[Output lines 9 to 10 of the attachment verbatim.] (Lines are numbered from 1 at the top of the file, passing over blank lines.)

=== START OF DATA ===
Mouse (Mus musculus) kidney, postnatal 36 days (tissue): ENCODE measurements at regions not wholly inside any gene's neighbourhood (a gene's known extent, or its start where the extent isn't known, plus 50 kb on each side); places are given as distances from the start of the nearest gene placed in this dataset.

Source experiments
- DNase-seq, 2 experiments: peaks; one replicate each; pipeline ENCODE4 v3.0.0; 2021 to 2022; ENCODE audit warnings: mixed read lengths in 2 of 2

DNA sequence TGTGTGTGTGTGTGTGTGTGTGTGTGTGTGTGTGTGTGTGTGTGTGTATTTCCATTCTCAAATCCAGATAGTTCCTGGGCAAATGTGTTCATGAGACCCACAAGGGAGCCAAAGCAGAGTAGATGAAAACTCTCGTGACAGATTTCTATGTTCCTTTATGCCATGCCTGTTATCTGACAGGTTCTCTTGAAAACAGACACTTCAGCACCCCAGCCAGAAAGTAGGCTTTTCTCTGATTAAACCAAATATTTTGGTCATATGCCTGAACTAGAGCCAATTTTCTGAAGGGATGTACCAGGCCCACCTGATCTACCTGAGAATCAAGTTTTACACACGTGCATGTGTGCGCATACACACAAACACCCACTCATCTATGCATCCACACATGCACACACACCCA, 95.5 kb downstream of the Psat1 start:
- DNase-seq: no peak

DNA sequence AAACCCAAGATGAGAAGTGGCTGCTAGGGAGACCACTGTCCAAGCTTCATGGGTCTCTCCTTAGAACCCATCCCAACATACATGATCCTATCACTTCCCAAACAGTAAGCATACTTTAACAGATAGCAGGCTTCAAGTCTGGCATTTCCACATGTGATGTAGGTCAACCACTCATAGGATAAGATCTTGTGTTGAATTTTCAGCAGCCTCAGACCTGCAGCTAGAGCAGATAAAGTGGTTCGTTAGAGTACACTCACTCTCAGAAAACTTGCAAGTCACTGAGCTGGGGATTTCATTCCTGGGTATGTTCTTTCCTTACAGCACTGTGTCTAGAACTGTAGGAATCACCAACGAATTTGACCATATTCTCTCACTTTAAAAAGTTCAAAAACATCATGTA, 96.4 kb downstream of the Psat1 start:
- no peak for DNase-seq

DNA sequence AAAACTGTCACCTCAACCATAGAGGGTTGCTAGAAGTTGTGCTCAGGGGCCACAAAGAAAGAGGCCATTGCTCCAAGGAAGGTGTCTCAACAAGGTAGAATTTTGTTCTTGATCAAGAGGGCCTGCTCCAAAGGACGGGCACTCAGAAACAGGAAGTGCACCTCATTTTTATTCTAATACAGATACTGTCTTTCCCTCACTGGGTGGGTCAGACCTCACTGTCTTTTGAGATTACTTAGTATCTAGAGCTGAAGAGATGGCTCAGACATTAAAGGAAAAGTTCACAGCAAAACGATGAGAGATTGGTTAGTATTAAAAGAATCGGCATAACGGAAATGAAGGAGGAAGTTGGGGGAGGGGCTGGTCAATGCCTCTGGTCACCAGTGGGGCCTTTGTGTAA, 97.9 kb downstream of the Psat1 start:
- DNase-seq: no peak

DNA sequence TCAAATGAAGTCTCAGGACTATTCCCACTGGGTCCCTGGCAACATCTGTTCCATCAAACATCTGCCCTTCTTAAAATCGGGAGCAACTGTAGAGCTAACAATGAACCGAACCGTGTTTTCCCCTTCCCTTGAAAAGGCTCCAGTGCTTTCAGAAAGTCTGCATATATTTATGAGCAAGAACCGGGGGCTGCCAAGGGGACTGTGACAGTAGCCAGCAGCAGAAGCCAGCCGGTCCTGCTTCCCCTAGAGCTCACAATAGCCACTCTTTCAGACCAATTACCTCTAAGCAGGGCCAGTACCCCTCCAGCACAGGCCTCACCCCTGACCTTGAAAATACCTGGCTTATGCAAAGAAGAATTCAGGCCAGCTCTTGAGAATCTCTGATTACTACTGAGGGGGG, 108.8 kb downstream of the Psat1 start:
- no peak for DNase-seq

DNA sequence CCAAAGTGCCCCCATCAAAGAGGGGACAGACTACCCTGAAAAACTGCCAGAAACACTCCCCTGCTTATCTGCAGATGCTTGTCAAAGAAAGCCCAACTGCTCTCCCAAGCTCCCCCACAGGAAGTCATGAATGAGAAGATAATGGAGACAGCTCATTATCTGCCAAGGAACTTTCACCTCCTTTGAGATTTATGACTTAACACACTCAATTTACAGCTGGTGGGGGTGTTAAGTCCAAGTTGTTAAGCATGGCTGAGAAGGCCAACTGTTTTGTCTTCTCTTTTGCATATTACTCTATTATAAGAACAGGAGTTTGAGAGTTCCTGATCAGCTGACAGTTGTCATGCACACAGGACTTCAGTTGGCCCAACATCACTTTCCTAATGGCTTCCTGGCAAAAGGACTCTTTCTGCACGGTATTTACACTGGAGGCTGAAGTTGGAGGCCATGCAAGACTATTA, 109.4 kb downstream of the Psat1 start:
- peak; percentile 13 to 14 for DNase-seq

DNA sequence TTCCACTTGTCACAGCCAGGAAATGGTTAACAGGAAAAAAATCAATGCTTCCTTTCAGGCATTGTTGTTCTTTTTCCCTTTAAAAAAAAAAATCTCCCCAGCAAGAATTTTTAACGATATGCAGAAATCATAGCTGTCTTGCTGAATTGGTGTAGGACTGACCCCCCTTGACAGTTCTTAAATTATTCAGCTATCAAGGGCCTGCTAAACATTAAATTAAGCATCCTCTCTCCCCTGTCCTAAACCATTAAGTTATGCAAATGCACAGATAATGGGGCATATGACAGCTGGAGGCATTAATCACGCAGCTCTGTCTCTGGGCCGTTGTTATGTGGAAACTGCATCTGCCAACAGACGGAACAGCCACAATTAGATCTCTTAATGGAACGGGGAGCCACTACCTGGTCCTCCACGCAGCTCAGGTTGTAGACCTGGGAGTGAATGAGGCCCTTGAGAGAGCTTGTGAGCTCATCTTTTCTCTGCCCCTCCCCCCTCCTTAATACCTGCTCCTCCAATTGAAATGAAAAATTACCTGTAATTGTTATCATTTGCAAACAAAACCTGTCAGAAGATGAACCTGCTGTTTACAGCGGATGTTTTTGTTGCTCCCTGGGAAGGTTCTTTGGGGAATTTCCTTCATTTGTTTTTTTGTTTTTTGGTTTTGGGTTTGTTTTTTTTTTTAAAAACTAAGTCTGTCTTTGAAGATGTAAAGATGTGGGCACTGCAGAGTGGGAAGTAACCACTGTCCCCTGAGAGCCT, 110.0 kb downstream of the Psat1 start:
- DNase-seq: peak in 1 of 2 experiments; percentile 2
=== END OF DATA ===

- DNase-seq: no peak

DNA sequence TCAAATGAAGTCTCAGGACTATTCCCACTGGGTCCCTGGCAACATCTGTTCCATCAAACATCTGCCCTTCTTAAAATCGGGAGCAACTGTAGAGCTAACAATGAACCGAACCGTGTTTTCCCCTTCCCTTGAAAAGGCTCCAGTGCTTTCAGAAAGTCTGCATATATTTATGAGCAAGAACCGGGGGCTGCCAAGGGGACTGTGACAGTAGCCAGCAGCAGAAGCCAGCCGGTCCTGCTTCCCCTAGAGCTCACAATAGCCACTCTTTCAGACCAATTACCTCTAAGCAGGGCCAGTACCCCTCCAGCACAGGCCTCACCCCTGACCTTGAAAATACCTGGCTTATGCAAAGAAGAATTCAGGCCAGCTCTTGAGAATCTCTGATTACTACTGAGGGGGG, 108.8 kb downstream of the Psat1 start: